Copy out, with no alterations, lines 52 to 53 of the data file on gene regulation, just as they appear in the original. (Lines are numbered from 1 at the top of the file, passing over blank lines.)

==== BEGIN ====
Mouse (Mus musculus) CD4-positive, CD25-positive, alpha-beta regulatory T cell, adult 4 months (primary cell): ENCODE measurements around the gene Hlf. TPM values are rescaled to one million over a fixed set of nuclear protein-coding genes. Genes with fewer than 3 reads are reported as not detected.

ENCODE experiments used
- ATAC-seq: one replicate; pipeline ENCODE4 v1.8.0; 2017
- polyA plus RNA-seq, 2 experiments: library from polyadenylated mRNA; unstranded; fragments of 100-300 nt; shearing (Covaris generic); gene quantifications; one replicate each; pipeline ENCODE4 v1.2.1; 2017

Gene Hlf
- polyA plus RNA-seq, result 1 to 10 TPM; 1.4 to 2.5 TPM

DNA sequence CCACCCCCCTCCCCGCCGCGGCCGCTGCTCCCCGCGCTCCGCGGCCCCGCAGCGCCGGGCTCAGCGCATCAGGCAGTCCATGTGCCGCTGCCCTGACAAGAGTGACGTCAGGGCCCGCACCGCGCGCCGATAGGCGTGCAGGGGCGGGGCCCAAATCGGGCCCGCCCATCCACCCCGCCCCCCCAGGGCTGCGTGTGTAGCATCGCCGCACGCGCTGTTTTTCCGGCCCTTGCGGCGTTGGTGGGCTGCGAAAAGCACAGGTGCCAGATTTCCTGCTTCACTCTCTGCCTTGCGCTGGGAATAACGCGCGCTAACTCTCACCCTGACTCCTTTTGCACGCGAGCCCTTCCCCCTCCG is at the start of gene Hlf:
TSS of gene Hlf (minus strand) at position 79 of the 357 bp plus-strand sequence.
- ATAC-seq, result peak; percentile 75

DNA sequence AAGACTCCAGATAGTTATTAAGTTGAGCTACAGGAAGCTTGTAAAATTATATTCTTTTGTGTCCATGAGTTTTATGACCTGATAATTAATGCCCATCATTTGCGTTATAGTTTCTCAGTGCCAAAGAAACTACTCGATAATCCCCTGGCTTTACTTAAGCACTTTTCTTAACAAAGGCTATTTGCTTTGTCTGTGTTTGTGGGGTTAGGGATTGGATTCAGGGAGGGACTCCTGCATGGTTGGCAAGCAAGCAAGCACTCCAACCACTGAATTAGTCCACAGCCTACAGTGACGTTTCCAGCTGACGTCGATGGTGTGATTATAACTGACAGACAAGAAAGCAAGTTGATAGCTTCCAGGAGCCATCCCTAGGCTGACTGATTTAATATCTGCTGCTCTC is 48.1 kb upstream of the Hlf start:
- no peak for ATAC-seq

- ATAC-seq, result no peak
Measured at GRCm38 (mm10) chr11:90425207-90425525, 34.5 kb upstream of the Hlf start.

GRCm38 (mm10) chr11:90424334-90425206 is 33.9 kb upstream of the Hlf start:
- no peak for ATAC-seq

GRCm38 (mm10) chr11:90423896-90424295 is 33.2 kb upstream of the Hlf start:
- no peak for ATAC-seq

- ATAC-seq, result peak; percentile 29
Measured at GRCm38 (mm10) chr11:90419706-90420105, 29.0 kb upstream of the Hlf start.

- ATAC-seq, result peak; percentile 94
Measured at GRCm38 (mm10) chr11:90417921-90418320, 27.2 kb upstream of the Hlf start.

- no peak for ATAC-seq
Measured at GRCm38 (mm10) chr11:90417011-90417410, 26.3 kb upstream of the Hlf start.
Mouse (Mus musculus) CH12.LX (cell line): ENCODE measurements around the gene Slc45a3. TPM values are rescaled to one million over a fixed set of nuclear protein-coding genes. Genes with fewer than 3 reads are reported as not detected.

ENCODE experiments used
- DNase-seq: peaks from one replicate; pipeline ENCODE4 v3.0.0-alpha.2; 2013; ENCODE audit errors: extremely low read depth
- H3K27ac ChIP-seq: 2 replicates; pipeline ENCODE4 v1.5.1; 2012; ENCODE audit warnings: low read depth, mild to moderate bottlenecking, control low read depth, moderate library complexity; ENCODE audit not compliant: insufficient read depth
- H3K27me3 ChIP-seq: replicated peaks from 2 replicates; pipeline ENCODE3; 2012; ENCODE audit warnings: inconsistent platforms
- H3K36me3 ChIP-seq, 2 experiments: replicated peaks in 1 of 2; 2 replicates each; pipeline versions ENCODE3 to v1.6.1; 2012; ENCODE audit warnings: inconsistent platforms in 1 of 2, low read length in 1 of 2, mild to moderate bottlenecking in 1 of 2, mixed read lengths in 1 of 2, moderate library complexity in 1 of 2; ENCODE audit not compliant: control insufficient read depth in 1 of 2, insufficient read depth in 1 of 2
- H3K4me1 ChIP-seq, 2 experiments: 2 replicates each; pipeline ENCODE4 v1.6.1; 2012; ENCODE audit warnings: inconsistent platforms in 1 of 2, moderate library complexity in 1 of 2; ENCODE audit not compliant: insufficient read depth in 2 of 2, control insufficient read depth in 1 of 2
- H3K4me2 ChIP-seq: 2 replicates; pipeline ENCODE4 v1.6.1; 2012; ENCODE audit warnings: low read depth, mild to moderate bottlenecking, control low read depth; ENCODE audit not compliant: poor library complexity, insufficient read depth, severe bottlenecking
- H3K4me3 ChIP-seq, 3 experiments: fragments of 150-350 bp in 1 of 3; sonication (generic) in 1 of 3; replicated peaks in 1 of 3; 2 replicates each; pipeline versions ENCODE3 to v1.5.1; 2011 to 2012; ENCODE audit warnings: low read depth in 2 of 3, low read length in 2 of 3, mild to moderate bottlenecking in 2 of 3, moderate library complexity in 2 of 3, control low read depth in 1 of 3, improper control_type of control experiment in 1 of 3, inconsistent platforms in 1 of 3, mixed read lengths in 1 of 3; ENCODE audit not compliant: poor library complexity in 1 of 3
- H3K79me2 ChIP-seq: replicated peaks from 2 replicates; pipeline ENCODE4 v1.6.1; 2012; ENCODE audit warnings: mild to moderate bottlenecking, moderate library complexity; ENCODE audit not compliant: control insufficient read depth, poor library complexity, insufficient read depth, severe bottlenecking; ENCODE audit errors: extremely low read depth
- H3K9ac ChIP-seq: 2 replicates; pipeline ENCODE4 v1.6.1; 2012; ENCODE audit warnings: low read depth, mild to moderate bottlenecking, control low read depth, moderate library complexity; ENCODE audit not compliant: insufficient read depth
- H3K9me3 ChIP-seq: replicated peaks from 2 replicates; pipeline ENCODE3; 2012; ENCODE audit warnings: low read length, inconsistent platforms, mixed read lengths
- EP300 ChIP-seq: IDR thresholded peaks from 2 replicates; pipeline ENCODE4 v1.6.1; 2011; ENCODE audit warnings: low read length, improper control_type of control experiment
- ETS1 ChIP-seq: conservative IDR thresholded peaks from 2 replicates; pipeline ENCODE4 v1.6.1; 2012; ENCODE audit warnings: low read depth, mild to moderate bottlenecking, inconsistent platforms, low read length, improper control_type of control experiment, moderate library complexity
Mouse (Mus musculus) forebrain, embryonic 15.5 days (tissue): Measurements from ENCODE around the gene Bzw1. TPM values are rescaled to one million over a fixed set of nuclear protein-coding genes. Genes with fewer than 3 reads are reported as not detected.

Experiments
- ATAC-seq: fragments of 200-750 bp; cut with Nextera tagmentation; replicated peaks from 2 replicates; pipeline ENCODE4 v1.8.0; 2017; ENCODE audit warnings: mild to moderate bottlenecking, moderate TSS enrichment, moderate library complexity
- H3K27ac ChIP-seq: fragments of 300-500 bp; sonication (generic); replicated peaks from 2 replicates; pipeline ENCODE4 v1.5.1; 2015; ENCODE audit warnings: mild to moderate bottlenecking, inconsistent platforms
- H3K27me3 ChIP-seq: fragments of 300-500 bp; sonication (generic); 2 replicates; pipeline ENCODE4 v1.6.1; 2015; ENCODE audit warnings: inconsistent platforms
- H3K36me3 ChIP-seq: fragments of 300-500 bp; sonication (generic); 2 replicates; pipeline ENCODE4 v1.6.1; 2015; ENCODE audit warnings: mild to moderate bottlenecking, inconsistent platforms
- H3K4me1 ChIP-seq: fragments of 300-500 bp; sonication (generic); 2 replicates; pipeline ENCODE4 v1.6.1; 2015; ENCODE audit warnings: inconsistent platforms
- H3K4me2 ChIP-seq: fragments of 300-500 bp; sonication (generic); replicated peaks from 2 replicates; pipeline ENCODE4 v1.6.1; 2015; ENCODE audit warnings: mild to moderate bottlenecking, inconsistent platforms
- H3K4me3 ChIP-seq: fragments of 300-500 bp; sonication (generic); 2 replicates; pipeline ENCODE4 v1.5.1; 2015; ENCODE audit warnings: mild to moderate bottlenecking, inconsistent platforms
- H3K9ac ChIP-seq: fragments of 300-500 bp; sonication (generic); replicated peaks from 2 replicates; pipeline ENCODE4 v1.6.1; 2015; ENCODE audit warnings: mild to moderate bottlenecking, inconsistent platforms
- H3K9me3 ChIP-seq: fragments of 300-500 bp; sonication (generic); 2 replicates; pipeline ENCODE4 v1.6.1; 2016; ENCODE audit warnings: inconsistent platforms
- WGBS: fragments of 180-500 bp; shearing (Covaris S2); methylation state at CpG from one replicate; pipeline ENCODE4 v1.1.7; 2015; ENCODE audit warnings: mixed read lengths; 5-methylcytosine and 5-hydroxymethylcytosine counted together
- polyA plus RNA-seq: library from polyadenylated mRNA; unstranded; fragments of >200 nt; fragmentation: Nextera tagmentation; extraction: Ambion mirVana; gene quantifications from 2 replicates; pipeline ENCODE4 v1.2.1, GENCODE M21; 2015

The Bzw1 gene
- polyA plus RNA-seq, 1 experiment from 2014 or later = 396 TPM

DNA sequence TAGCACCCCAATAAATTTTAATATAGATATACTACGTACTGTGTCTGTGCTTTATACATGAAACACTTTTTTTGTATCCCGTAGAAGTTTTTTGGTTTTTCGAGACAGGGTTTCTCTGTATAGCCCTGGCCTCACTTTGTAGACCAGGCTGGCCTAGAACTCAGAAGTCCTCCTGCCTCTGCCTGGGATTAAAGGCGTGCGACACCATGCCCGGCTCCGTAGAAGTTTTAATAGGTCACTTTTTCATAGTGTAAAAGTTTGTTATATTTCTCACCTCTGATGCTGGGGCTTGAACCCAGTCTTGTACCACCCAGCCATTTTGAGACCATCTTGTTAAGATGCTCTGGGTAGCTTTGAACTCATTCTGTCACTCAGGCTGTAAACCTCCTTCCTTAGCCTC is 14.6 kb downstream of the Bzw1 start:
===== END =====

- polyA plus RNA-seq, 1 experiment from 2014 or later = 396 TPM

DNA sequence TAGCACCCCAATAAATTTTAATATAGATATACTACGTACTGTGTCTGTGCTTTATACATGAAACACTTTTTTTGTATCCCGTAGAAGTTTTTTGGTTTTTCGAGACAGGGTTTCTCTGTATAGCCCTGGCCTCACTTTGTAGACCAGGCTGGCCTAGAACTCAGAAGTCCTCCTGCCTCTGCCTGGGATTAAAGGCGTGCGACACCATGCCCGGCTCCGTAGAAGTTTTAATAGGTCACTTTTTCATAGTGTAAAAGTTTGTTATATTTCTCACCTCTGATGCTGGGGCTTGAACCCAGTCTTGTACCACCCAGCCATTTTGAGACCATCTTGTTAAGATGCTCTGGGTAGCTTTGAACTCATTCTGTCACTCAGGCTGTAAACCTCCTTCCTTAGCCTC is 14.6 kb downstream of the Bzw1 start: